I did call my doctor yesterday, early, before I started feeling terrible again. Not my doctor, actually, because she's on vacation, but the replacement doctor seemed competent. We agreed I should stay on cipro and she called in another scrip for it to Duane Reade so I'd have enough supply to do a full two weeks of it.

Anyway, things aren't too bad today. I've switched from Tylenol to ibuprofen, in an attempt to control this somewhat roller-coaster fever. Aches & pains are at a minimum and my biggest problem is just exhaustion. Appetite is returning and I'm planning sushi for tonight. I'm doing therapy three times a day right now and that, too, seems to helping with my lungs. The problem with someone with CF getting the flu, of course, is that the ever-present lung infection can get out of control at the same time. I'm pretty sure that has been a contributing factor here.

So I had enough energy today to go to Time Warner store and have my digital phone line shut off and exchange my cable box for a HD cable box. I also had the energy to shower, shave, and cut 6" off my ponytail, which neatens up the bottom end quite a bit and makes it easier to manage. But after all that and a run to Costco, I was wiped out and took a nap when I got home.

I don't honestly know when I'll run next. I can't imagine expending that kind of energy is good for me right now, but I do have some upcoming races I don't want to miss.

February 18, 2009

Flu, day 6

It's amazing how clear hindsight is.

Here's where it began: Friday, February 13th. Might have been Thursday, but the dry, constant, hacking cough really got going on Friday. Of course, I noticed it right away, but a cough, on its own, could mean anything. And there's the small fact that I was back at work and my lungs were once again dealing with that environment (fairly dusty, even in the off-season; even in the offices). I did not feel like I was coming down with a cold or flu; I was just coughing more.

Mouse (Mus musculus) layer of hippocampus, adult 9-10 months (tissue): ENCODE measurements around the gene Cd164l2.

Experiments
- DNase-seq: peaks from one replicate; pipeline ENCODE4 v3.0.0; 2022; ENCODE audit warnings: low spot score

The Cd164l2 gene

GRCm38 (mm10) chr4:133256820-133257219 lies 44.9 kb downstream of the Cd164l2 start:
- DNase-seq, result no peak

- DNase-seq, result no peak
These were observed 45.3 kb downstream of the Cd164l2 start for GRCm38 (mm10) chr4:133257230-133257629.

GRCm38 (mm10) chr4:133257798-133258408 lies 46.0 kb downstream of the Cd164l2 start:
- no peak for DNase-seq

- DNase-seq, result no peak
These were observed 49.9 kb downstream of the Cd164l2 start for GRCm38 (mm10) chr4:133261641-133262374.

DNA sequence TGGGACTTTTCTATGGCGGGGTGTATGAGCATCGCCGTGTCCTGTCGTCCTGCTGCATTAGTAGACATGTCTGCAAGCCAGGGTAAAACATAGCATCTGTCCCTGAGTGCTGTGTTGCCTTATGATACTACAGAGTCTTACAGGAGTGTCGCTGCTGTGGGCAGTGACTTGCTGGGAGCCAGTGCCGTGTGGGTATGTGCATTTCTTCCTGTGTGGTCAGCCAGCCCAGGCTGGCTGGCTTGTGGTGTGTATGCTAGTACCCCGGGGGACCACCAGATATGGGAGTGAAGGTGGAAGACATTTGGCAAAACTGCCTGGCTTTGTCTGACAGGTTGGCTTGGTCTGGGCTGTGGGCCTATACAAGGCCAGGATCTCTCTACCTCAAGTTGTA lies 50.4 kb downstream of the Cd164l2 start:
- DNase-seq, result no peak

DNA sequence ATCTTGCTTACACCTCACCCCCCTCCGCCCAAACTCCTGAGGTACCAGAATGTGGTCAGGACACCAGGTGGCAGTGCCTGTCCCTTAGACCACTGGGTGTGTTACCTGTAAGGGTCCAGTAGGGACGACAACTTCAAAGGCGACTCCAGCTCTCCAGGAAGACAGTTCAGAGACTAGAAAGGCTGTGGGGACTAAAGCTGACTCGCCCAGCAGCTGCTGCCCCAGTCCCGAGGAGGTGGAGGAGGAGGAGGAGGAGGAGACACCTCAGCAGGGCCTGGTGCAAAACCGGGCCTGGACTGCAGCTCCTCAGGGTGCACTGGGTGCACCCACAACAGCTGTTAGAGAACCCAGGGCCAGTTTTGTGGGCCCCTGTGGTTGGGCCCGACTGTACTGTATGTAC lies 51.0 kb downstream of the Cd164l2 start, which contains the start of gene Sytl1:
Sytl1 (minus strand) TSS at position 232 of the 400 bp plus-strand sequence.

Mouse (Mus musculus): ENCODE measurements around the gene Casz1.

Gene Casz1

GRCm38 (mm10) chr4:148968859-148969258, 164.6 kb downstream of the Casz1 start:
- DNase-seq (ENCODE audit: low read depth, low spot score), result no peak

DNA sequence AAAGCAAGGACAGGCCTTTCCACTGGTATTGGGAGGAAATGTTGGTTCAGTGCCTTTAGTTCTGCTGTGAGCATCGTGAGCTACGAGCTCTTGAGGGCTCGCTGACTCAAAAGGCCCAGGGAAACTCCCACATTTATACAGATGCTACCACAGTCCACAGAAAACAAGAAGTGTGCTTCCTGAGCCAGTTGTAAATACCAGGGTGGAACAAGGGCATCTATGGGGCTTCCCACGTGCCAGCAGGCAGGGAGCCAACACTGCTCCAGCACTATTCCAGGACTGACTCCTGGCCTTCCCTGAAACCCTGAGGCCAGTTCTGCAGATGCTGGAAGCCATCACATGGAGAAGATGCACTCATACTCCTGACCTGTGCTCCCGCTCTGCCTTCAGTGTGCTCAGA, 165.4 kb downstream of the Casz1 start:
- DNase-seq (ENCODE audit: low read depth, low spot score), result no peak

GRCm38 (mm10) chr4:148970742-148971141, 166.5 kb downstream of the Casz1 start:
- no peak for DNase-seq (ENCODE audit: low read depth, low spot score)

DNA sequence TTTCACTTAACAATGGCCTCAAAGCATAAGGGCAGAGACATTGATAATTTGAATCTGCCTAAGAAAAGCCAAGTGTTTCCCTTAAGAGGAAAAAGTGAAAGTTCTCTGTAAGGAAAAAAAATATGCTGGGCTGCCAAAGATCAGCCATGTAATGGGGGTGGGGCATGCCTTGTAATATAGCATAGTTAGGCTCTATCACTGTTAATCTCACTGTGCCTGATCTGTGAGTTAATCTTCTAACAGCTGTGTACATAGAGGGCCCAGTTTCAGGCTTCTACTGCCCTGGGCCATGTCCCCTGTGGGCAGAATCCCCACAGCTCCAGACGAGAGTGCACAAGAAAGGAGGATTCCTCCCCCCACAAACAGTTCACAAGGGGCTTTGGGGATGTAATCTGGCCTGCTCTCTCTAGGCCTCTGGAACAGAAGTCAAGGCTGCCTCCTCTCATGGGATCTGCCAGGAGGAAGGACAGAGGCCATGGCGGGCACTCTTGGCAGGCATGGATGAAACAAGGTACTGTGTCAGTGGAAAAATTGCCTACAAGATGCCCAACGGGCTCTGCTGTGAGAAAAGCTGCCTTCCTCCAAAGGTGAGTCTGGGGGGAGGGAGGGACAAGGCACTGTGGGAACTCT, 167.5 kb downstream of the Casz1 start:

Saturday - I felt very tired. The events of the previous week had rolled on through without letup: prepping my photos for display at the Spaeth art show, teaching Monday night, taking a class Tuesday night, 8:30 a.m. meeting Wednesday morning, frantically getting a bunch of loose ends tied up Wednesday day, madly cramming together a windows proposal Thursday and Friday - which still wasn't done and I'd brought part of it home to work on. But I just couldn't get up the energy to concentrate on it.

Sunday - Slept longer than I'd intended. Aborted run in the afternoon. Still tired. Began to have joint aches all over and mild fever. Called doctor; she recommended Tylenol and asked if I had any cipro on hand. Sunday night - fever, but no sweating. Immediate shaking chills if I left my cocoon of overheated sheets and blankets. Come to find out, this is a classic sign of the flu.

Monday - wow. Believe it or not, the only time my entire body has been in more pain was for the couple of hours after my motorcycle accident in 2002. Pain like this, once every six years is too frequent. Was up at 6:30, showered and shaved in oder to go do a training session I'd been called in for over the weekend. By 7:30, I decided that even if Dayquil could keep me going, it wasn't wise to expose anybody else to this virus. Called in sick; went back to bed. Later, I struggled out of the house to obtain Nyquil, Dayquil, and Theraflu. Confused about which one to take. By mid-afternoon, there's stabbing pain when coughin in the upper and mid-right portions of my lungs. I assume my upper airways are infected something fierce - some kind of pneumonia. Appetite gone. Managed to eat some lunchmeat, some yogurt, and some ordered-in sushi, though not all of it. Discovered a hot bath could take away the joint pains for awhile. Slept about 20 hours.